William Taylor of Waterfoot 1813 – 1892 William Taylor was the son of Edmund Taylor, and his wife Betty Ashworth. They had married at St. Nicholas Church, Newchurch on 21st January 1806 and had 10 children.

William, their fourth child, was born at Miller Barn, Waterfoot, Newchurch on the 4th February 1813. He married Susan Taylor on the 10th November 1836. The marriage took place at Bury (St Mary the Virgin) Parish Church because she lived at the bottom of Cowpe, known as Cowpe Lench, just over the Newchurch border in Bury Parish. When William married Susan his occupation was given as a Dyer. By the time of the 1841 census they had two children, George aged 3 and Richard aged 1. They were living at Cowpe, next door to Susan’s father Richard Taylor. William was listed as a Butcher, his father in law was the Inn Keeper at the Duke of Buccleugh. Later in 1841, when his daughter Elizabeth Ann was born on 19th August 1841, her parents were living in Rawtenstall and William Taylor was now an Inn Keeper.

On the 31st January 1846, William’s third son James was born. On 17th February 1846, his wife Susan died. He was now listed as a Tenterer.

I found him next in the 1851 census, he had married again, a widow Mary Pilling. She had 6 children. William’s son George was now aged 13, a Power Loom Weaver, Richard aged 11 was a Tea Boy Elizabeth Ann was 9, a Piecer, James aged 5 was a Scholar. His other daughter, Martha was living with his 1st wife’s sister Martha Taylor, who had married a Grocer, Thomas Barlow of Haslingden. Also in the household was Martha’s father Richard Taylor aged 73, a Proprietor of Houses, born Newchurch.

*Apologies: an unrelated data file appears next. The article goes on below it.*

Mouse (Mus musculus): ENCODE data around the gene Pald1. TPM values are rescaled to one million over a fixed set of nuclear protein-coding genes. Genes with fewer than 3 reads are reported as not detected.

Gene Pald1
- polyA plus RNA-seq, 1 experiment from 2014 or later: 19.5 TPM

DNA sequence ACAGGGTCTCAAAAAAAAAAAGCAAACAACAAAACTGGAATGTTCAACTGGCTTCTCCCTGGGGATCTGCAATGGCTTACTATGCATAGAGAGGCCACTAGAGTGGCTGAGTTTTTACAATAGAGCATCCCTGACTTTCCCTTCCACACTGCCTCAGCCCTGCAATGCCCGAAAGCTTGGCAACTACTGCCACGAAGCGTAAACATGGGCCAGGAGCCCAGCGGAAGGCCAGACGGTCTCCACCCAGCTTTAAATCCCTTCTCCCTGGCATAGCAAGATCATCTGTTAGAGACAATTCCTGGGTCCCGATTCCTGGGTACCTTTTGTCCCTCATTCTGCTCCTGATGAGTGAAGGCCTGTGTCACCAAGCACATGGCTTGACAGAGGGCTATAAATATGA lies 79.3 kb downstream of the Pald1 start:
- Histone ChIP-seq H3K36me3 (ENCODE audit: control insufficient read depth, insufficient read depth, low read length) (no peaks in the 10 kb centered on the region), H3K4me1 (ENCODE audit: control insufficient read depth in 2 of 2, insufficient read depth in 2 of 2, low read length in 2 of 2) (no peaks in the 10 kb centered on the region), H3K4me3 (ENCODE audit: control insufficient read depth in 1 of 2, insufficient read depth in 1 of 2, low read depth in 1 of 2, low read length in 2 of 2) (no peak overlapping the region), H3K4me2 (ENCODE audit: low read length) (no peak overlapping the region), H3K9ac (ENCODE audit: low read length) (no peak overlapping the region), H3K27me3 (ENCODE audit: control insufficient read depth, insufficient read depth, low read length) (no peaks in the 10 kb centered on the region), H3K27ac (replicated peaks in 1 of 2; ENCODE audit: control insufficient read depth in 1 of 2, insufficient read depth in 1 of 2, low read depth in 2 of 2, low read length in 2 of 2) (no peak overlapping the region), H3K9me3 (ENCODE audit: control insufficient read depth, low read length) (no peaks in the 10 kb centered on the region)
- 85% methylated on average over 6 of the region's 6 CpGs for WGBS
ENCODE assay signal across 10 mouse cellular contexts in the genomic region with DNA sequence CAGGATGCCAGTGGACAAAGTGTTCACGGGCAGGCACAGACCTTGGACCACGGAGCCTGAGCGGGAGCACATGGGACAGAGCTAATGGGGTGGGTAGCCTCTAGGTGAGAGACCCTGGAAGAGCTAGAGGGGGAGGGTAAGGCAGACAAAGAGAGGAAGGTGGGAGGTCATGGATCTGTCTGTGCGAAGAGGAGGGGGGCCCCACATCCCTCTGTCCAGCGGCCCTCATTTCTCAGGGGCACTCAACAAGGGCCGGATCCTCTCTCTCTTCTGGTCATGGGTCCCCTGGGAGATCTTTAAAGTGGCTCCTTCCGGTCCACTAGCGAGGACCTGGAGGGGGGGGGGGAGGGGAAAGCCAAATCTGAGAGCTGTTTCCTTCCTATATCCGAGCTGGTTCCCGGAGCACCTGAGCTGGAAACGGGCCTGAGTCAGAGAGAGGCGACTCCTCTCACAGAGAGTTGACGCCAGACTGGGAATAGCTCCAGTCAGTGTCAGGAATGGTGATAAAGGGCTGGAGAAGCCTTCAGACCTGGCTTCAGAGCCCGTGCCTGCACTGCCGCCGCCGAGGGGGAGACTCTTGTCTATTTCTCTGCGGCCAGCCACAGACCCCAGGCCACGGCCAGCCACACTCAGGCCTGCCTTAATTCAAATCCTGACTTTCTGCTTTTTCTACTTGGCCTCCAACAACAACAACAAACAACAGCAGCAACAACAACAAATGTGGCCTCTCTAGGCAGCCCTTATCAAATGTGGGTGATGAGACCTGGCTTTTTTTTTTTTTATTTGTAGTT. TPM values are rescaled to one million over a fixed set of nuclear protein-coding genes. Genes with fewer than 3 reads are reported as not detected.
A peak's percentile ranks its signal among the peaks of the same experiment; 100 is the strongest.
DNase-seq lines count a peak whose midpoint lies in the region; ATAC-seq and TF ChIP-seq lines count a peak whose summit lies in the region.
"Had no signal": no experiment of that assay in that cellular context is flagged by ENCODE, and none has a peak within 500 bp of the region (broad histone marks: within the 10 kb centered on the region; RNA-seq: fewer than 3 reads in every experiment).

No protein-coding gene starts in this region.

By 1861, William Taylor had changed his job yet again. He was now a Railway Porter, living at Glen Bottom with his wife Mary and two of her children, Ann aged 20, and Elizabeth 18 both Cotton Weavers. His youngest son, James aged 14 was a Mule Spinner. William was still a Railway Porter in 1871, still living with Mary, his wife at Glen Terrace, Waterfoot.

Surprise! in the 1881 census William, now 70 had a new wife, Ann Law aged 39 and they have a son John William aged 3. He was still living at Glen Terrace which is over the Newchurch border in Brandwood, Rochdale Parish..I had to go to Rochdale for John William’s birth certificate. I found that he had another new occupation. He was a Woollen Warehouseman. William was still around in the 1891 census, he was living at Glen Bottom and was now listed as a Horse Keeper and Groom.

William Taylor died on 22nd January 1892 at Glen Bottom, Waterfoot, aged 79, having had at least 8 occupations. He had 3 marriages, 6 children and 6. stepchildren and lived in three parishes (Whalley, Bury and Rochdale) but apart from a short time in Rawtenstall during the 1840s (which he most likely thought was the other side of the world) he never moved more than a few hundred yards from where he was born at Miller Barn, Waterfoot.

by Valerie Maxwell (No. 164) email maxy16@ntlworld.com